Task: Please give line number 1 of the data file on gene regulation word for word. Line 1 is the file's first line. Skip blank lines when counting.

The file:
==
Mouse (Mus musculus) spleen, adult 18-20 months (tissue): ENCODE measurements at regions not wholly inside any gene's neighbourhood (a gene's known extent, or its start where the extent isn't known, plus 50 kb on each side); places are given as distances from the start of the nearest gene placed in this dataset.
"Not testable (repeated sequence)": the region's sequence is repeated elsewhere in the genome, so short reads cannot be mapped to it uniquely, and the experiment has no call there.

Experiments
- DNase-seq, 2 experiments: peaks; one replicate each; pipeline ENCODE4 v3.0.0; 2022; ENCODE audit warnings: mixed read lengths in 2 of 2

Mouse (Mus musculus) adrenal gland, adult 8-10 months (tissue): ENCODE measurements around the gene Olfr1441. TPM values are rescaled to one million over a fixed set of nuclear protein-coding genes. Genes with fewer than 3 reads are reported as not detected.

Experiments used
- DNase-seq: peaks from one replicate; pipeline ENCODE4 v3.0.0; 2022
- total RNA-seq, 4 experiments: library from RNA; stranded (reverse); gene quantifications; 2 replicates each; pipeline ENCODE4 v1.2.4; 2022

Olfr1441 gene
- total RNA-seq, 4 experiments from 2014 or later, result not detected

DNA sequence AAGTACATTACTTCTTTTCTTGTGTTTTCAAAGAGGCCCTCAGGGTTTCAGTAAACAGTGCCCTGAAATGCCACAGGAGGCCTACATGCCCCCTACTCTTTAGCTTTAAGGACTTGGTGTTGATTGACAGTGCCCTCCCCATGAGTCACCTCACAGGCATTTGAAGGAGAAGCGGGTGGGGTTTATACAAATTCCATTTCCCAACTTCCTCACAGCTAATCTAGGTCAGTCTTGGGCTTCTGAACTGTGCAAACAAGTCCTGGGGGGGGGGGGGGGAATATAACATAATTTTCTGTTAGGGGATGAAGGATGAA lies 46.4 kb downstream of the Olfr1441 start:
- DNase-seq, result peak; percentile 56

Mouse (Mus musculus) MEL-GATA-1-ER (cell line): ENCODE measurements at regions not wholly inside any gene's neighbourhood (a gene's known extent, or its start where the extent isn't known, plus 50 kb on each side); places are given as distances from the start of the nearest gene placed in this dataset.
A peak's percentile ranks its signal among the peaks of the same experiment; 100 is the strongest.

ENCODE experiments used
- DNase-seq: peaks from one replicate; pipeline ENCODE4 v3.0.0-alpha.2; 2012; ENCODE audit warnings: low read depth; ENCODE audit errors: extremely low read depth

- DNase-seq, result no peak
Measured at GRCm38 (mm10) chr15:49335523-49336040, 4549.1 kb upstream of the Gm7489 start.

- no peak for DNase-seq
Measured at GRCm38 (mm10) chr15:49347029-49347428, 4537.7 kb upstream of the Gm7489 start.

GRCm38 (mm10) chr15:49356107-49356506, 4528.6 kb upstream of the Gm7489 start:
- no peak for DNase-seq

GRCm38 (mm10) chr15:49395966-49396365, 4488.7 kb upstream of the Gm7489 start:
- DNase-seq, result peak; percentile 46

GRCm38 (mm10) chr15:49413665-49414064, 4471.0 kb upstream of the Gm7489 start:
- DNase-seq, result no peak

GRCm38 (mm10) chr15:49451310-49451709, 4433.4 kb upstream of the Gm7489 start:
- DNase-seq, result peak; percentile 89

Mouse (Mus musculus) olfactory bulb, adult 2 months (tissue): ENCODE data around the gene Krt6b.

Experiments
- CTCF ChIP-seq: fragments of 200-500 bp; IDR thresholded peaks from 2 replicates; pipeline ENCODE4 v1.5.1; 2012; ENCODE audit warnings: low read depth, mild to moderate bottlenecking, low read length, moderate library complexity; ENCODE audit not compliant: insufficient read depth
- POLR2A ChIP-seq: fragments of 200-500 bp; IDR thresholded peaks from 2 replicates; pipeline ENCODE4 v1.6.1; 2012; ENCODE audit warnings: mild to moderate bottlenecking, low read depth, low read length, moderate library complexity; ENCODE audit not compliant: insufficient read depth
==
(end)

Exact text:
Mouse (Mus musculus) spleen, adult 18-20 months (tissue): ENCODE measurements at regions not wholly inside any gene's neighbourhood (a gene's known extent, or its start where the extent isn't known, plus 50 kb on each side); places are given as distances from the start of the nearest gene placed in this dataset.